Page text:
USS Spirea (1864)

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Career (US) Union Navy Jack
Laid down: date unknown
Launched: in 1864 at Fair Haven,
Connecticut
Acquired: 30 December 1864
in New York City, New York
Commissioned: 9 January 1865
Decommissioned: 23 August 1865
at the New York Navy Yard
Struck: 1866 (est.)
Fate: sold, 5 October 1866
General characteristics
Displacement: 409 tons
Length: not known
Beam: not known
Draught: not known
Propulsion: steam engine
screw-propelled
Speed: not known
Complement: 65
Armament: two 30-pounder Parrott rifles
four 24-pounder howitzers

USS Spirea (1864) was a 409-ton steamer acquired by the Union Navy towards the end of the American Civil War.

The Union Navy placed Spirea, with a crew of 65 sailors and naval officers, in service as a gunship and assigned her to blockade operations against the Confederate States of America, placing her as a gunboat on the Gulf of Mexico coast of Florida where she spent her entire U.S. Navy career.

Built in Fair Haven, Connecticut, in 1864[edit]

Spirea—a twin-screw steamer built in 1864 at Fair Haven, Connecticut, and sister ship of USS Hibiscus (1864)—was purchased by the Union Navy at New York City on 30 December 1864 from S. M. Pook; and was commissioned on 9 January 1865, Acting Volunteer Lieutenant George E. Nelson in command. [1]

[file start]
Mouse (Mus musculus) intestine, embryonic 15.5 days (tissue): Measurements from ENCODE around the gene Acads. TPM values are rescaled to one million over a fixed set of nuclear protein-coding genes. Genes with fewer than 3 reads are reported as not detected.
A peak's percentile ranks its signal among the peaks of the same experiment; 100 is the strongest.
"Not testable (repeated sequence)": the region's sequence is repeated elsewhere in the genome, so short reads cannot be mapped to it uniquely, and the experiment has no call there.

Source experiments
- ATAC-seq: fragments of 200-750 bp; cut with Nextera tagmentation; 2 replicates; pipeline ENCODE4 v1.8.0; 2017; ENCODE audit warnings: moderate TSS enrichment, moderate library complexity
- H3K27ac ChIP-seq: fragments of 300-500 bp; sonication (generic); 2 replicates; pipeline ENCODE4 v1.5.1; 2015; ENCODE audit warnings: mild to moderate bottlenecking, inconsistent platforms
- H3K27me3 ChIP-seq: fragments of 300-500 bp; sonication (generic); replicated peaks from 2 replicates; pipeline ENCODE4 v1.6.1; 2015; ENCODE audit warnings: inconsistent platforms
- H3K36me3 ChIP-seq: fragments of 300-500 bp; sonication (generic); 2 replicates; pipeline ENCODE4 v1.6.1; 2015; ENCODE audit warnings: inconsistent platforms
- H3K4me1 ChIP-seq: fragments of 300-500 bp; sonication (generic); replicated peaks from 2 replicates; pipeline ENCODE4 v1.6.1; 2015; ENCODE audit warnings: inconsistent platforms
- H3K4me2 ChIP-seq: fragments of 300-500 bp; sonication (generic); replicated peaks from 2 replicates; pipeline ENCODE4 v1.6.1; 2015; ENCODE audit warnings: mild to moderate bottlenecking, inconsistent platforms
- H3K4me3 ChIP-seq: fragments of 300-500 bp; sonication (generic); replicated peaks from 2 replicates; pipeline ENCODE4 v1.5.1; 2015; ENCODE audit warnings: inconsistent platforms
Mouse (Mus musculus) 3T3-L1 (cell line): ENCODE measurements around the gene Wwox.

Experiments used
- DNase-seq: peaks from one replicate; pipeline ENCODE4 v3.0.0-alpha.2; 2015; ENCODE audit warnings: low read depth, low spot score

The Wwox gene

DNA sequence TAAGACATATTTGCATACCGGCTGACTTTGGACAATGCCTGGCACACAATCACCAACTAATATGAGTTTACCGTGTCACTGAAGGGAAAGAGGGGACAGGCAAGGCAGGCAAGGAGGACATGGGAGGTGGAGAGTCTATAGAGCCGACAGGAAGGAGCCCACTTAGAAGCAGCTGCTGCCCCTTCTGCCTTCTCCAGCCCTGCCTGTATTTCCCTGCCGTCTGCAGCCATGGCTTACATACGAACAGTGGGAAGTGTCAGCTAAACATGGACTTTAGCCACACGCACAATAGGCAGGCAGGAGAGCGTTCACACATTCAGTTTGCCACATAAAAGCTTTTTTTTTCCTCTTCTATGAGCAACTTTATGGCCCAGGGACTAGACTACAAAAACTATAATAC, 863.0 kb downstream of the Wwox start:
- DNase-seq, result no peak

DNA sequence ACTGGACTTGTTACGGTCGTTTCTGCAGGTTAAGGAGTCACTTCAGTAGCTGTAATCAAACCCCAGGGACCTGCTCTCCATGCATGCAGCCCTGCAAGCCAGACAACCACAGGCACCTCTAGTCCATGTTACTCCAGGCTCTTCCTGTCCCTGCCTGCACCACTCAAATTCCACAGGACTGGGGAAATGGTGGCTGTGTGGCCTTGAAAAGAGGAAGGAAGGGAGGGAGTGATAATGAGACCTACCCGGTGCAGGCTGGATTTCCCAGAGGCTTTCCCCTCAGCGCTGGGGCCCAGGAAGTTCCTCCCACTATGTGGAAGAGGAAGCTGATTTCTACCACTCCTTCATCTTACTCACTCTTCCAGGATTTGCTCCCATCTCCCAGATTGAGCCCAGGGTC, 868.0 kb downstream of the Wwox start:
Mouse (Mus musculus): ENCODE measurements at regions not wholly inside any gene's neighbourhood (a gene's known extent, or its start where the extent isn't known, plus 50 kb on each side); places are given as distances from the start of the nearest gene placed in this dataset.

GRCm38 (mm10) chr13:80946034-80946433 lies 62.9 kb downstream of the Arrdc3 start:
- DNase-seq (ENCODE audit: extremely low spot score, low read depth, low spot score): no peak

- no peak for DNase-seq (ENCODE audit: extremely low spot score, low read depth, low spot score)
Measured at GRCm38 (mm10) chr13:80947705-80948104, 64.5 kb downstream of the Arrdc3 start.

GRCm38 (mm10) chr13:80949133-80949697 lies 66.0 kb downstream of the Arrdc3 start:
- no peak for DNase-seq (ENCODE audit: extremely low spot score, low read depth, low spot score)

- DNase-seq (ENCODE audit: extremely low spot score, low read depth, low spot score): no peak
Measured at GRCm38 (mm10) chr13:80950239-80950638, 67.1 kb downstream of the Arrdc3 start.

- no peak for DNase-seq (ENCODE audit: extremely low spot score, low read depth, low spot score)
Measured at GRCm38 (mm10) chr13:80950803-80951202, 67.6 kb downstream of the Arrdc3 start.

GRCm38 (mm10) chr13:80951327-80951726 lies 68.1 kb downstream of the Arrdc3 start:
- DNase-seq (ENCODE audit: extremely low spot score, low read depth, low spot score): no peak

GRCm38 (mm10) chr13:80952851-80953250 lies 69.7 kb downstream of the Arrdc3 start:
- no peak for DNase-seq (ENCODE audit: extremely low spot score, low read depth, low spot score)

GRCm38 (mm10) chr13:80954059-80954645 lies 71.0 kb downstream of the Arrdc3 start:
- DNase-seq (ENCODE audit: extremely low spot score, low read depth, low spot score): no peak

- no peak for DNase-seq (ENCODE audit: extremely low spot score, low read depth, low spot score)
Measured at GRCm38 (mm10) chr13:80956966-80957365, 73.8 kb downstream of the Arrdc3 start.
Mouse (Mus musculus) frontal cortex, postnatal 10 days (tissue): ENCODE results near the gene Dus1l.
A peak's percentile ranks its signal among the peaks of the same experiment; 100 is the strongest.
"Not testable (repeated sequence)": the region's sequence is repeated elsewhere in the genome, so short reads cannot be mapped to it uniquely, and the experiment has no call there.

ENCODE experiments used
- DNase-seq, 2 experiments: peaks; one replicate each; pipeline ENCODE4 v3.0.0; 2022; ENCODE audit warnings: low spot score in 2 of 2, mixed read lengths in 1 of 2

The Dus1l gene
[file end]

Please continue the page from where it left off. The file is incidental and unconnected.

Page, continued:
Civil War operations[edit]

Spirea was ordered to join the East Gulf Blockading Squadron at Key West, Florida, in early January 1865. On 23 February, she led an expedition up the St. Marks River to land Union Army troops for an attack on Tallahassee, Florida.

Spirea and two other ships ran aground, but she was refloated and patrolled off St. Marks, Florida, until 1 May when she joined the blockade off Apalachicola, Florida. Two weeks later, she returned to St. Marks.

Post-war deactivation[edit]

After the end of the Civil War, Spirea remained on duty in the Gulf of Mexico until she sailed early in August. Spirea was decommissioned at the New York Navy Yard on 23 August 1865 and was sold at public auction at New York City on 5 October 1866.

Subsequent maritime career[edit]

The screw steamer was documented as Sappho on 30 January 1867 for operation out of New York City. She was apparently lost later in 1867, but details of her demise have not been found.

See also[edit]

References[edit]

  1. ^ DANFS

This article incorporates text from the public domain Dictionary of American Naval Fighting Ships. The entry can be found here.